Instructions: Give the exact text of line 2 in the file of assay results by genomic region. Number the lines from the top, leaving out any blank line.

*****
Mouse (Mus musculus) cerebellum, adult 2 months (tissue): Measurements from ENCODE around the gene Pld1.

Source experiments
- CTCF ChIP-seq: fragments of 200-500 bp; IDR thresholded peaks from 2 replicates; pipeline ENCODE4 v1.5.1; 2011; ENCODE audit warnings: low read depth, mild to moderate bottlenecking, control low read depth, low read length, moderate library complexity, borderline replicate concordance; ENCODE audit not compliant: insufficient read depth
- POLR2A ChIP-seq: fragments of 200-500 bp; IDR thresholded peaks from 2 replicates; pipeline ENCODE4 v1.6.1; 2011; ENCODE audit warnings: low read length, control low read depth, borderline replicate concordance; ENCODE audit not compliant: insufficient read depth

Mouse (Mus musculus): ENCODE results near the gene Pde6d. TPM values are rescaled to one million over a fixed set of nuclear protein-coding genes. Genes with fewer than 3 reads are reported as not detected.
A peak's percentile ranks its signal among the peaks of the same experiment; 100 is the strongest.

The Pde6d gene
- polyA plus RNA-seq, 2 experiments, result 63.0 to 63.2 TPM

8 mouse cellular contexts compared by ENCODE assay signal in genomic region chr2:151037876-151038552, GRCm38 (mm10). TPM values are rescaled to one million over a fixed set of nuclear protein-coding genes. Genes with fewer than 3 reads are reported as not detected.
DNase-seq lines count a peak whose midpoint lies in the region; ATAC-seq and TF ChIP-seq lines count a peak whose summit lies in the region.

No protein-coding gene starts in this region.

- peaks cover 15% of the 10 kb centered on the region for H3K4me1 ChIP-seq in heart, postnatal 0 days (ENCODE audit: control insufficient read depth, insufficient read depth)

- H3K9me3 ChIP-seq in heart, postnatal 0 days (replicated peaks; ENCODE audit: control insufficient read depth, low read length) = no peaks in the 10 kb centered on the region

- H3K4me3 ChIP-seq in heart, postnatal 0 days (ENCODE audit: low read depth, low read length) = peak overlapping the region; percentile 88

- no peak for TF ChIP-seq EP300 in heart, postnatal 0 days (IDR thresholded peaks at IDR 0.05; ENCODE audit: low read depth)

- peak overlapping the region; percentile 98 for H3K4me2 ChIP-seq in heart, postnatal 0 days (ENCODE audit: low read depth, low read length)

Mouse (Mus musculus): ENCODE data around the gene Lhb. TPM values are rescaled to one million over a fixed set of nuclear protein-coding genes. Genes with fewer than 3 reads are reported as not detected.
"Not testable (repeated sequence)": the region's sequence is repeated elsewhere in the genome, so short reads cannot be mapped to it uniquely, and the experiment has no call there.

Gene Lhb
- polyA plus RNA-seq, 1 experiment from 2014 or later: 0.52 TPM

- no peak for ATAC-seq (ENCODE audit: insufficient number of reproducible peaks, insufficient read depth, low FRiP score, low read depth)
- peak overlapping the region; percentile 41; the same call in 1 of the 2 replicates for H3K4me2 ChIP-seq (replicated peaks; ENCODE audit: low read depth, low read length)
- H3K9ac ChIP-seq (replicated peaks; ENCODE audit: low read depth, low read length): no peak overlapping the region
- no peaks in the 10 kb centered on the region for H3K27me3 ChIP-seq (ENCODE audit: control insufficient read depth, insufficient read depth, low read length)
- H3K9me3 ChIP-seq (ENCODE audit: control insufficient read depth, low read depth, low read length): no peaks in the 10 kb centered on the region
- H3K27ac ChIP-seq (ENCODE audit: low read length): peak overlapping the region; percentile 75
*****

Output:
Source experiments